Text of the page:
Two weeks ago, while we at TY4NS and everyone else were still hacking our way through the weeds of the NSA spying scandal, Symantec and the Ponemon Institute released their 8th annual global report on the cost of data breaches.
Bottom line: Data losses cost companies big. In fact, on average, it costs $136 for every record lost. And that financial disincentive is what spurs many of them to be better stewards of our data (or at least try harder).
Ponemon surveyed nearly 300 companies across nine countries. All of these companies had lost more than 1000 customer records and less than 100,000. If you included companies that suffered massive breaches – like Sony Networks’ loss of 100 million+ user accounts in 2011 – the average loss per record drops by about 75 percent, says Larry Ponemon, chairman of the Institute that bears his name. But these massive breaches happen so rarely that including them would skew the results.
As over the last couple of surveys, the two most expensive countries remain Germany and the US. It costs German companies an average of just under $200 for every record lost. In the US, that figure is $188. On the low end of the scale sit countries like Brazil ($58 per) and India ($42). (Symantec offers a Data Breach Calculator where you can guesstimate the cost of your organization’s data losses.)
Why the disparity in costs? One reason is that the US and Germany are among the most heavily regulated when it comes to data breaches. Victims in the US and Germany are required by law to be notified quickly when their data is lost. That requires an investment in time and people. In order to save face following a major data loss, many companies will also foot the bill for identity theft monitoring services.
The biggest source of loss, though, is customer churn. When a company loses data, many customers will leave and take their business elsewhere, forcing the companies to spend more money acquiring new customers and repairing their damaged reputations, adds Ponemon. Of course, when companies aren’t required to notify anyone, they lose fewer customers – another reason why enterprises operating in less regulated environments incur lower costs (and, I’d guess, are more blasé about it).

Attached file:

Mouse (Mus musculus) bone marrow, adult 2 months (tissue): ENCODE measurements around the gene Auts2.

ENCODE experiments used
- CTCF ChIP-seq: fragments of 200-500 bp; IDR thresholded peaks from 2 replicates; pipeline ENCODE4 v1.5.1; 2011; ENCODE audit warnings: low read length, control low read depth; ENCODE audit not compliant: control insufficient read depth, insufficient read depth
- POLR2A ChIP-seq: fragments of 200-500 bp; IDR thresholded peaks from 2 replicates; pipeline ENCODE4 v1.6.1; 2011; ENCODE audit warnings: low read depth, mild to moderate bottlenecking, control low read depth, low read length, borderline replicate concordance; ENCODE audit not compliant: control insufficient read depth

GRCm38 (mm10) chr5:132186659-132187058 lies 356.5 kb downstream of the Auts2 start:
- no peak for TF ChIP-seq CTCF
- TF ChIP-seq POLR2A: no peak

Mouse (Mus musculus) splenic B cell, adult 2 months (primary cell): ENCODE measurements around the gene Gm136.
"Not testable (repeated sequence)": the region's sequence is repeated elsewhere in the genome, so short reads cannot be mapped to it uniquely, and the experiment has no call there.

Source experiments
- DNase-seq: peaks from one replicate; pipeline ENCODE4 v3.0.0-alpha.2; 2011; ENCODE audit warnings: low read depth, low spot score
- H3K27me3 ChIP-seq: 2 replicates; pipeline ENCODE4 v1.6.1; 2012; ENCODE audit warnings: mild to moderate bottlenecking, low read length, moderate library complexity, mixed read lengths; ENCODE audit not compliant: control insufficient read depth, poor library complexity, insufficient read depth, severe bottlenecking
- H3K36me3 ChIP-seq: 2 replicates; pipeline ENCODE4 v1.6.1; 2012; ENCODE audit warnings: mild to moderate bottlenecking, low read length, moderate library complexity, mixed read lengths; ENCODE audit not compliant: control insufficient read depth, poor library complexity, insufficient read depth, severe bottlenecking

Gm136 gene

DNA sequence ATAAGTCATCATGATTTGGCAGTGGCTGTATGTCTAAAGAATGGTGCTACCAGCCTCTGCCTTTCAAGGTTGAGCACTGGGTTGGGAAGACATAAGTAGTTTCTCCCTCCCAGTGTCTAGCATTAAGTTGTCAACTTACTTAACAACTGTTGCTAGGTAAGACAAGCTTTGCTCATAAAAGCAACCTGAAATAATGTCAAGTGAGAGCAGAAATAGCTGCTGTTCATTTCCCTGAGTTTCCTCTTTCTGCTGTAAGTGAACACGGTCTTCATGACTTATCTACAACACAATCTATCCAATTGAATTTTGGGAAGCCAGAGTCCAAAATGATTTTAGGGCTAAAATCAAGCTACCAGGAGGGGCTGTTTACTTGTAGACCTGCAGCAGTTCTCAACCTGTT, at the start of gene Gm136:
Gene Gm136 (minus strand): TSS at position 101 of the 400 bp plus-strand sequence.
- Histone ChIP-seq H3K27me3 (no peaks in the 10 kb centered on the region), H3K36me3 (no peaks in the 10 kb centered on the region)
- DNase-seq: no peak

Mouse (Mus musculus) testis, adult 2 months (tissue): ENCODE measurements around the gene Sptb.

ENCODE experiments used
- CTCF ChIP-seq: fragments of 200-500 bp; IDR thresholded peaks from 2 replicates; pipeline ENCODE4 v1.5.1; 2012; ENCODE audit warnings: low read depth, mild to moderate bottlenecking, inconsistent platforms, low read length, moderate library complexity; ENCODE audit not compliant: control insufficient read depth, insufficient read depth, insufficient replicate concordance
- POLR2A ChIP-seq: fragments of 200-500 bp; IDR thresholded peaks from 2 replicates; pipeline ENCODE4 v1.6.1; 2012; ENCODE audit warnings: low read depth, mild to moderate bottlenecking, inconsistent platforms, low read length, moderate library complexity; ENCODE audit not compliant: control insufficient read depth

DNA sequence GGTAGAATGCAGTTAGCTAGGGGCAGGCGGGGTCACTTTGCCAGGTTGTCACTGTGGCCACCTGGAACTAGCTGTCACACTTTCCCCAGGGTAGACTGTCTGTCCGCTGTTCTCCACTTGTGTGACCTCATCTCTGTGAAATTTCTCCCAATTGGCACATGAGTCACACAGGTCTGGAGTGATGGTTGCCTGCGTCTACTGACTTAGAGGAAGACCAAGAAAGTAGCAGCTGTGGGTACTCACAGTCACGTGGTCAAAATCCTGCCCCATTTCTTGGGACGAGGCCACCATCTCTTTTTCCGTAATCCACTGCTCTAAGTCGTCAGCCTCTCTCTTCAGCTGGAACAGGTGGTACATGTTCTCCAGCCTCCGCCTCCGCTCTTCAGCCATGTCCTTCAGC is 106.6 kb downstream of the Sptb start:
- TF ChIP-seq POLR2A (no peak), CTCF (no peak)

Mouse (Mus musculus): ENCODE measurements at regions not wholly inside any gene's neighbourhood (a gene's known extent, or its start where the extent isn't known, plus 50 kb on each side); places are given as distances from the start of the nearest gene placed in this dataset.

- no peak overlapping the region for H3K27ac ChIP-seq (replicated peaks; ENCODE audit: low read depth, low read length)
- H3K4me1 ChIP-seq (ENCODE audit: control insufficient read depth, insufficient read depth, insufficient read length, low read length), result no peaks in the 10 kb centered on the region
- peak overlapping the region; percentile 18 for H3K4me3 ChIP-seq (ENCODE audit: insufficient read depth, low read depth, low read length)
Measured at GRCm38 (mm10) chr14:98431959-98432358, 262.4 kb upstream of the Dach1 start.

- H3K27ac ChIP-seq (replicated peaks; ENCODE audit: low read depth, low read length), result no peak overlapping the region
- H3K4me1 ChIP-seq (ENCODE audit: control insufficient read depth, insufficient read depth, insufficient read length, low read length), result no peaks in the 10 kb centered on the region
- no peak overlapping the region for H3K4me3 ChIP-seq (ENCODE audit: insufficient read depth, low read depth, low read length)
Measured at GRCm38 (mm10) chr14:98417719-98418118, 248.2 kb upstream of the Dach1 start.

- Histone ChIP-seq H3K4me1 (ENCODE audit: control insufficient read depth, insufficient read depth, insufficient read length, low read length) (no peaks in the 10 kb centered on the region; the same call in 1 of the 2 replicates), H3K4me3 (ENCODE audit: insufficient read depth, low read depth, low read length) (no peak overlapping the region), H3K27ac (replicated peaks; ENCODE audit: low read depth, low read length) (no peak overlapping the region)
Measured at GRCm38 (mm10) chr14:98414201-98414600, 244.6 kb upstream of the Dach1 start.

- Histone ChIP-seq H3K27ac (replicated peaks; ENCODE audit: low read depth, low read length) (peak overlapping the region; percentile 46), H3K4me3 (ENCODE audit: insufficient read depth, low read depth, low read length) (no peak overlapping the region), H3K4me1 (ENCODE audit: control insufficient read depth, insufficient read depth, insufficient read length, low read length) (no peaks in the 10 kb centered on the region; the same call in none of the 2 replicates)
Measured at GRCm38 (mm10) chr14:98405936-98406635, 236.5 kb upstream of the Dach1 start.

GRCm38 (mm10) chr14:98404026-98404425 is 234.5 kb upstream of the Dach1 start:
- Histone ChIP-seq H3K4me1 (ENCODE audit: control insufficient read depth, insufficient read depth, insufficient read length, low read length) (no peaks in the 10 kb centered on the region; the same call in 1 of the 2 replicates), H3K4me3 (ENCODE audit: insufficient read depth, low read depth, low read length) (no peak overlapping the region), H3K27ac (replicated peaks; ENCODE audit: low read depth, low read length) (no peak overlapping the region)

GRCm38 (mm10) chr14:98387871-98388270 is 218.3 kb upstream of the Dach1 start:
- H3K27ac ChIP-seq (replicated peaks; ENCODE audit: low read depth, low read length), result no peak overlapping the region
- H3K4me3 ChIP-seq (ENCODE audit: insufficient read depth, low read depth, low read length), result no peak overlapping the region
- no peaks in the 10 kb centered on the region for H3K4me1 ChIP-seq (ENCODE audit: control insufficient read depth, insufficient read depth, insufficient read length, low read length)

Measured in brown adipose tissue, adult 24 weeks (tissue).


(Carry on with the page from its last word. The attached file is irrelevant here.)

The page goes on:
One interesting thing to note, says Ponemon, is that in the US the cost per record lost has been steadily dropping -- from a high of $215 just two years ago to $188 today. The reason?
"My personal belief is that we’ve had quite a few people who’ve been notified their data was breached, but relatively few cases of identity theft arising from them,” says Ponemon. “People are becoming immune to it.”
In other words, customer churn resulting from data breaches has dropped by about 13 percent. He adds that when a company is hacked, people hold it less responsible than companies that lost data through sheer negligence, and are less likely to switch allegiances.
Which brings me to the second part of the survey that I found interesting: the causes of data loss. It’s not gangs of Eastern European digital criminals or script kiddie hackers or Chinese cyber spies; it’s you and me.
Human error – like losing a thumb drive or a smart phone with customer data on it – accounts for about a third of all losses. Another third is caused by problems with the systems that contain the data. Losses resulting from hackers and malware are the costliest of the bunch, but they’re far less common.
“There’s a lot of sizzle about cybercrime, but in reality, two thirds of data breaches are due to mistakes made by people – either through personal negligence or a systems glitch,” says Ponemon.
Data spills are inevitable. The best way to minimize the damage is to having a contingency plan in place to clean up the mess, as well as someone like a Chief Information Security Officer in place who’s responsible for dealing with them, says Linda Park, product marketing manager for Symantec’s data loss prevention group.
That or move your entire operation to India. Your call.
Got a question about social media or privacy? TY4NS blogger Dan Tynan may have the answer (and if not, he’ll make something up). Visit his snarky, occasionally NSFW blogeSarcasm or follow him on Twitter: @tynanwrites. For the latest IT news, analysis and how-to’s, follow ITworld on Twitter and Facebook.
Now read this: